Jones talks dollars, sense
Major Bruce Jones, territorial financial secretary, informed and enlightened Territorial Business Conference delegates with his presentation of the territory’s current fiscal picture. He called it “A nickel ain’t worth a dime anymore” – or “Show us the money.”
Jones, a holder of advanced degrees in business and a state license as a certified public accountant, used both graphs and charts and his dry wit to help his listeners understand complex facts.
His initial question was: “Where is the money?”—and here he listed, examined and explained the principal sources of income within the territory. He summarized this with the following conclusions:
“The Army continues to receive significant legacy income. Field units receive the majority of legacies and increasingly use them for operational costs.” A graph revealed that legacy income was the second highest source of operating income.
“Portfolio management in the future,” Jones said, “will focus on long-term growth with more conservative interest to field accounts.” It is the fourth highest source of operating income.
“Support Services (the tithe each unit contributes to the next higher supervising headquarters) is the administrative, supervision and consultation given by various headquarters of The Salvation Army – national, territorial and divisional.” Jones stated: “Administration will need to fund from other sources in the future.” He used a graph to indicate that Support Service was the highest source of operating income.
”World Service is vital to the worldwide Army mission, and must by supported by financially independent territories.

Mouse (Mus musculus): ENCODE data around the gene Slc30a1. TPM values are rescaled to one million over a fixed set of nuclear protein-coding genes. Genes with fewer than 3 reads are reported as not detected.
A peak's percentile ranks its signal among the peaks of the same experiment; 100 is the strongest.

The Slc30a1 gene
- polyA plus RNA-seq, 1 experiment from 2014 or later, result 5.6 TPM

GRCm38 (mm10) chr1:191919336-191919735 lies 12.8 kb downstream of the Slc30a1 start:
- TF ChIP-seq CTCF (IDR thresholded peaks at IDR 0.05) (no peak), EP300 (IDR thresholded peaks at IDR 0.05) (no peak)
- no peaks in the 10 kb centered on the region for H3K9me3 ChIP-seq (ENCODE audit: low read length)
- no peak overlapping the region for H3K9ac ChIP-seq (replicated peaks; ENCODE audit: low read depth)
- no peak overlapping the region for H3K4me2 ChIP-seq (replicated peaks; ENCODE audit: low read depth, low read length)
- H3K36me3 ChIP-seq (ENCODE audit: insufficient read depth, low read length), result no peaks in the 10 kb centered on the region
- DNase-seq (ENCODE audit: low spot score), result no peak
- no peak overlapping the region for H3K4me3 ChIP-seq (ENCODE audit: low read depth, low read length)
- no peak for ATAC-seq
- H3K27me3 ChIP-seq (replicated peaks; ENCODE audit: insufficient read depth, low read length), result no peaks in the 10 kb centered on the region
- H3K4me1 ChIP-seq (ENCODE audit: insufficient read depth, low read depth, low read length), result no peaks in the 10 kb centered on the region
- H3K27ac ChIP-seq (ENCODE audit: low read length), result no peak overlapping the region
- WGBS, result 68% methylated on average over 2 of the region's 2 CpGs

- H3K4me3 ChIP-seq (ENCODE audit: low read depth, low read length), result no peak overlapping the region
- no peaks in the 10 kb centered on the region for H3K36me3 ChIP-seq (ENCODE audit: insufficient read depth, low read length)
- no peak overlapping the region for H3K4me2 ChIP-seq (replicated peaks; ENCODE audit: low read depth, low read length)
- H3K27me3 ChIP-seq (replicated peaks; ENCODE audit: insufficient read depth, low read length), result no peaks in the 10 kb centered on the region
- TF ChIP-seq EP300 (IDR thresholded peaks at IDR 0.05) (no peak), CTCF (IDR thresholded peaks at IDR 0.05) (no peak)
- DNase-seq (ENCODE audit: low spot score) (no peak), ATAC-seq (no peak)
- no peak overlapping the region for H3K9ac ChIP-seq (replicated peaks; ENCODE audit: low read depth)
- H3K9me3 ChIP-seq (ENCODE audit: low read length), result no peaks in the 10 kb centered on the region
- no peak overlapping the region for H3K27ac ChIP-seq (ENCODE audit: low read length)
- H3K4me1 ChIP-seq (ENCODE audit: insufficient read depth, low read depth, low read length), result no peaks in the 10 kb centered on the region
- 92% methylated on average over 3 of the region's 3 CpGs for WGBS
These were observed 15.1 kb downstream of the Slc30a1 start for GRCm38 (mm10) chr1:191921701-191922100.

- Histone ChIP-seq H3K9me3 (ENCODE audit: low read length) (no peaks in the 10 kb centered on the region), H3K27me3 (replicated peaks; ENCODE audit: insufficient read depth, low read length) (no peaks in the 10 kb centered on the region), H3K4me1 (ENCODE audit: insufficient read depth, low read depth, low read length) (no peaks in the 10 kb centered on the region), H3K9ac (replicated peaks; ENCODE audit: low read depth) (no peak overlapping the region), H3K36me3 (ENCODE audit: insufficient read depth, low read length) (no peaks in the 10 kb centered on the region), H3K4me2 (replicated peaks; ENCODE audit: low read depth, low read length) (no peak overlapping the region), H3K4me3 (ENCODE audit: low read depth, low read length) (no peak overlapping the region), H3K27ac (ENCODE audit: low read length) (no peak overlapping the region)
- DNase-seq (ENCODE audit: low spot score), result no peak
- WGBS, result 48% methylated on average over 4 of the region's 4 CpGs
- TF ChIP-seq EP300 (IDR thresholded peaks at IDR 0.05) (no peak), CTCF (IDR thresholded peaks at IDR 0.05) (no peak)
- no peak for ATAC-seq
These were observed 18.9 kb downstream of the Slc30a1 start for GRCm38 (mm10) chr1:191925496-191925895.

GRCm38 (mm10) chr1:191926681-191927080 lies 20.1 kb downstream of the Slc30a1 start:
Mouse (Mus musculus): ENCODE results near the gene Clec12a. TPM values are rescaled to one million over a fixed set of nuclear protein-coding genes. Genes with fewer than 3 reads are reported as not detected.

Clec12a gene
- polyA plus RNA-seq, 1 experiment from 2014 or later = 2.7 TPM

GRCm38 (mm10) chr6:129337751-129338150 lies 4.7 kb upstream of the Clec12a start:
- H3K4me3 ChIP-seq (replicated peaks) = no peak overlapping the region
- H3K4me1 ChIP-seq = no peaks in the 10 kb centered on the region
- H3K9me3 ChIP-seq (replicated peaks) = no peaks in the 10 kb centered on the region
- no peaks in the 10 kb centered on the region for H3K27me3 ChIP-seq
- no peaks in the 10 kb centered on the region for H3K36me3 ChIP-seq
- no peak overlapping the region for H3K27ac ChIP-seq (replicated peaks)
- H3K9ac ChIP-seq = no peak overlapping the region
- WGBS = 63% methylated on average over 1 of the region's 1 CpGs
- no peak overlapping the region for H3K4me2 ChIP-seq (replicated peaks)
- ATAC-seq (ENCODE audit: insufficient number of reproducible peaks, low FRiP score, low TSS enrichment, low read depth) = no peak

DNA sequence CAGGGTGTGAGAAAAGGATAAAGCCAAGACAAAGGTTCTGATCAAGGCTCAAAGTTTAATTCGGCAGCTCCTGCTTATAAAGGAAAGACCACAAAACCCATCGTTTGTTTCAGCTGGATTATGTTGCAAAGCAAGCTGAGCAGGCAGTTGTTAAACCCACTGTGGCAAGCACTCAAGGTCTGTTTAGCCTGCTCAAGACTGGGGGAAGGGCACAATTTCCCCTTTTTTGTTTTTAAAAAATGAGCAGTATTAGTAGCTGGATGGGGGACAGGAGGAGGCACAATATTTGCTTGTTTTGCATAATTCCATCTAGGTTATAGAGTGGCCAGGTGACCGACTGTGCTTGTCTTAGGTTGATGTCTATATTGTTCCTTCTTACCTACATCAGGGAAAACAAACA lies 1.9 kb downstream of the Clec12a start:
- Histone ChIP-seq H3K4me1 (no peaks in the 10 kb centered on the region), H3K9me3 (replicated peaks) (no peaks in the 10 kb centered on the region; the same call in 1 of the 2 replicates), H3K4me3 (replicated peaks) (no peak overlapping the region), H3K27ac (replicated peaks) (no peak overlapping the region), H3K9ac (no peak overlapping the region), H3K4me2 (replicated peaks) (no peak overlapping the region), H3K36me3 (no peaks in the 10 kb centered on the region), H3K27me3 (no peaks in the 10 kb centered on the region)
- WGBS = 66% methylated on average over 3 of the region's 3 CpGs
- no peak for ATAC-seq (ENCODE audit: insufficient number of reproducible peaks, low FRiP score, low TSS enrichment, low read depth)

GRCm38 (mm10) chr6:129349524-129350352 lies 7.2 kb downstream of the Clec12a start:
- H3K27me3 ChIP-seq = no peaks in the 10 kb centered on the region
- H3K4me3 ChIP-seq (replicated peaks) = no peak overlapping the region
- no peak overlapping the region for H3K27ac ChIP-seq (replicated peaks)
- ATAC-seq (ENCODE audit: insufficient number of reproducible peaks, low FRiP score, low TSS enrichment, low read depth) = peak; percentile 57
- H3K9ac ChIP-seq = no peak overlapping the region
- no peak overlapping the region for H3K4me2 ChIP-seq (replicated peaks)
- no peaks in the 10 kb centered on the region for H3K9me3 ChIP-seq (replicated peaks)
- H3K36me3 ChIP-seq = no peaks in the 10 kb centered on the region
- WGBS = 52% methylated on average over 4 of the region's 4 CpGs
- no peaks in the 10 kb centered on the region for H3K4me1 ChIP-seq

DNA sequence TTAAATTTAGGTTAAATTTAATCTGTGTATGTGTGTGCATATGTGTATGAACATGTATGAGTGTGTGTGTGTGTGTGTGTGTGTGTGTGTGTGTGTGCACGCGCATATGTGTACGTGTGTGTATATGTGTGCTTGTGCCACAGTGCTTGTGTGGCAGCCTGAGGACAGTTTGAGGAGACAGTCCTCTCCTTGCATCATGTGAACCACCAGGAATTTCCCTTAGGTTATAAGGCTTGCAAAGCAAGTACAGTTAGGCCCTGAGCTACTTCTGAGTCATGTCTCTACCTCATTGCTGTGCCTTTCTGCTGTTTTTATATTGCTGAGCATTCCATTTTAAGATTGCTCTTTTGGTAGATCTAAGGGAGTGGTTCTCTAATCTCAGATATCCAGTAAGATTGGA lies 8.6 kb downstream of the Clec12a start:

“Insurance will continue to rise and is a major cause for risk control and coordinated national planning.”
Jones then addressed the question: “Where is the money?” Here, he explored a range of difficult fiscal challenges facing the Army and identified some future funding directions. These included such matters as “asset leverage, (land and buildings, rentals) social entrepreneurship (successful non profits are operated as businesses), Internet/tel-emarketing (we are currently raising less than one-tenth of one per cent here while the Red Cross raises millions), endowments (can be a permanent source of funds to support programs), and major gifting (which must be a larger component of public contributions).”
Looking at current money sources, he noted that the United Way is “less than 3% of our income”—that “there is no increase in net real income from direct mail”—that “public funds are mostly cost reimbursement” and that sales to the public are limited due to “competition and cost of production.”
Jones made it very clear that the portfolio will not save us. He stated: “Market losses over the last three years have consumed the THQ unrestricted net assets,” that “THQ distributed much of market gains to the field during 1997 to 2001,” and that future portfolio planning will focus on long term returns with planned pay out rates to constituent accounts.”
Jones concluded with four points: (1) more money = more mission; (2) significant financial challenges require dramatic fiscal change; (3) to provide more money for mission we must operate as a business with sound financial management practices; (4) endowment building and ‘outside the box’ funding methods will assist our return to fiscal soundness.